This is the seventy-ninth entry in the Scratching That Itch series, wherein I randomly select and write about one of the 1741 games and game-related things included in the Bundle for Racial Justice and Equality. The Bundle raised $8,149,829.66 split evenly between the NAACP Legal Defense and Education Fund and Community Bail Fund, but don’t worry if you missed it. There are plenty of ways you can help support the vital cause of racial justice; try here for a start. Lastly, as always, you may click on images to view larger versions.

What’s this? Why, it’s another random selection from the Bundle for Racial Justice and Equality! This time we have Micron, by Apparition Games. Its tagline in the bundle reads:

A fusion of puzzle and rhythm gameplay.

It’s time to solve puzzles to the beat.

A micron is, as we all know, a shortened term for a micrometer, a unit of length that is one millionth of a meter. Or, perhaps more usefully, one thousandth of a millimeter. It is the length scale at which the living cells that make up plants and animals exist and operate, and is therefore important in biology. The game Micron has nothing to do with this whatsoever.

Micron (the game) is a puzzle game about redirecting bullets of energy that fire from predetermined locations, each shot synchronized to the music. Players are able to place a limited number of mirrors and other elements that redirect the bullets in order to hit switches, open doors, and ultimately reach the exit. Each puzzle is laid out on a square grid, and since the bullets move at a constant speed, the grid acts as a music sequencer of sorts. There’s a characteristic sound when bullets hit mirrors, switches, walls, or other things, and the grid ensures that each of these matches the beat. What may begin as a simple bass thump, accompanying the periodic firing of a pair of bullets, slowly becomes a pleasing melody of chimes and bloops as players build up a puzzle solution, creating a musical theme. Puzzles are pleasing to look at as well, with glowing pulses every time a bullet hits something, and easily distinguishable components set against colorful backgrounds.

In fact, different colors correspond to different musical motifs. Some colors of puzzle build synthesized sounds over a throbbing electronic beat, others layer more naturalistic percussion until there’s a full drum circle going. In some, bullets come at a steady tempo, others are syncopated. I enjoyed the palette cleansing effect of the grey levels, which forgo music in favor of blustery breeze on an overcast day. For these puzzles, the “bullets” are like raindrops, entering in semi-random patterns and making satisfying droplet sounds as they bounce around. Many of these puzzle flavors tend to highlight specific puzzle elements too, like different colored bullets that interact with puzzle elements in different ways, or portals, which work exactly as you’d expect. Eventually, however, all of these elements are combined in the toughest puzzles.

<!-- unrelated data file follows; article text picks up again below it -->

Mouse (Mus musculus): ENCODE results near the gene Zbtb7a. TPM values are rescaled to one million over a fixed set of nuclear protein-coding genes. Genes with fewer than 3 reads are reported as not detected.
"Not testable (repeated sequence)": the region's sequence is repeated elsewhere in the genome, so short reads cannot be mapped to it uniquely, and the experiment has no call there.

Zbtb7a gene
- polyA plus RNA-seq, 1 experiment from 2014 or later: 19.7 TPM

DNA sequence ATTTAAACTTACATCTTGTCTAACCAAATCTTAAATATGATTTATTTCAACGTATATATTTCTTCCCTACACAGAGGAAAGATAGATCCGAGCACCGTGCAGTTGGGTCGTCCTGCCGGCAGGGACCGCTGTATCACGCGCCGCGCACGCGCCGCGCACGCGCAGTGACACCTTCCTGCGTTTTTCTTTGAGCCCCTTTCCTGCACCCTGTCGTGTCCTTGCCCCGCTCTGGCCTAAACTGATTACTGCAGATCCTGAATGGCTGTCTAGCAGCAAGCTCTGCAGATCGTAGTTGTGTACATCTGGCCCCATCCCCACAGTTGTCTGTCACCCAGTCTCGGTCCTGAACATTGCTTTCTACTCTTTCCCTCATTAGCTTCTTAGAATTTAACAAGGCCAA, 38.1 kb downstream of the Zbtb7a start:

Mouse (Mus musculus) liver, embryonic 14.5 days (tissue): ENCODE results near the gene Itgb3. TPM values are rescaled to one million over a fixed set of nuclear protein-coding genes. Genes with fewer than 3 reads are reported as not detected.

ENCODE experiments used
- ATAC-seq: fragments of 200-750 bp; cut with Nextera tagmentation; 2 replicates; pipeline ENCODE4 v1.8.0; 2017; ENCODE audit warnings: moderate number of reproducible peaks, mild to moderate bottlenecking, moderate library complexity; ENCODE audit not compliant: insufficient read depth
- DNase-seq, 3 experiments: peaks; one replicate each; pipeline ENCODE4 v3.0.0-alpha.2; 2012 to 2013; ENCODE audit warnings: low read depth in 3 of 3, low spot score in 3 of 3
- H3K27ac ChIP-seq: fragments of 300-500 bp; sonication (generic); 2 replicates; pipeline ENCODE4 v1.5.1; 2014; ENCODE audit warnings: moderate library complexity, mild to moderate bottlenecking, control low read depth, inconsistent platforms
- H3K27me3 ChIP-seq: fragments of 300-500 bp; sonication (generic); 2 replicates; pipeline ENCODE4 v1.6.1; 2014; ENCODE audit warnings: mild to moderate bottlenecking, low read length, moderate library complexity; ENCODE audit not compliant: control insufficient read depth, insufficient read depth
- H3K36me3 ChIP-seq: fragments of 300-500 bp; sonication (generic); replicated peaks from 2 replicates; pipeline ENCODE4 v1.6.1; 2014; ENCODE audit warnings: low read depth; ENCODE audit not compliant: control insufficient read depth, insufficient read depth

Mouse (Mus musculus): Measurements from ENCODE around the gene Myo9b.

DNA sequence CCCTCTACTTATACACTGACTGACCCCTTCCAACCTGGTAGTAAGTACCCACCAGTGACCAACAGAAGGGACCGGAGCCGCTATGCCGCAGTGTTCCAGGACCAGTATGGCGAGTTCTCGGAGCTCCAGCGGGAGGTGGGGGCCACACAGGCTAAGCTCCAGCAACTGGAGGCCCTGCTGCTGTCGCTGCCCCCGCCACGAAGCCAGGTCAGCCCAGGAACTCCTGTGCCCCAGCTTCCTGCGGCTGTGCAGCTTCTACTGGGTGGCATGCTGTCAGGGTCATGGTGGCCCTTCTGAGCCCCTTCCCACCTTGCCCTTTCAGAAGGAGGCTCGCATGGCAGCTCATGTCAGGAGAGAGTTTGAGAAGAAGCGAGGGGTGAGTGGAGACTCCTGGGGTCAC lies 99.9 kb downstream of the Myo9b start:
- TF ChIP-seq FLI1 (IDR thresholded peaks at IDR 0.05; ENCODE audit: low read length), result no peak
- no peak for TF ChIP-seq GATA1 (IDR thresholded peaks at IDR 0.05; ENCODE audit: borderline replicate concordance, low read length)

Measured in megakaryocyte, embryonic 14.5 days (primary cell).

The difficulty curve in Micron is very gentle. For a long while, I was convinced that the design was too simple to support really difficult puzzles, but in the last quarter I found myself facing a stiffer challenge. In fact, I was stumped by the game’s penultimate puzzle (number 50 out of 51) and had to look up the solution. I also had to look up the solution to one of the twelve bonus levels that were revealed upon finishing the game proper. The rest I was able to work out myself, and was quite pleased with myself for doing so. But even before these tricky puzzles, when I was cruising along through the earlier stages, I was having a great time. It’s just so satisfying to plonk down a few mirrors and listen to the music form as the bullets bounce around the screen. In fact, I wished the music continued for a little bit after solving a puzzle. As is, the melody unceremoniously cuts out with a final hi hat the moment a single bullet reaches the exit. This is nice for getting to the next puzzle quickly, but I found I wanted a bit more musical reward for each solution.

Micron isn’t very long, easily completed in just one or two sessions, but it’s definitely worth checking out. It’s one of those games that looks much better in motion than in screenshots, and is as much an auditory treat as a visual one. The description of “rhythm gameplay” is a little misleading, since there’s no frantic clicking or keeping careful time here; the closest Micron gets is asking players to plonk down a mirror just after that bullet passes by, but before the next one comes along. Instead, the more sedate puzzle solving also happens to create a piece of music, and even failed attempts at a puzzle can sound pretty cool.

Micron is a slick production that I very much enjoyed. If you missed it in the bundle, it’s sold for a minimum price of $1.

That’s 79 down, and only 1662 to go!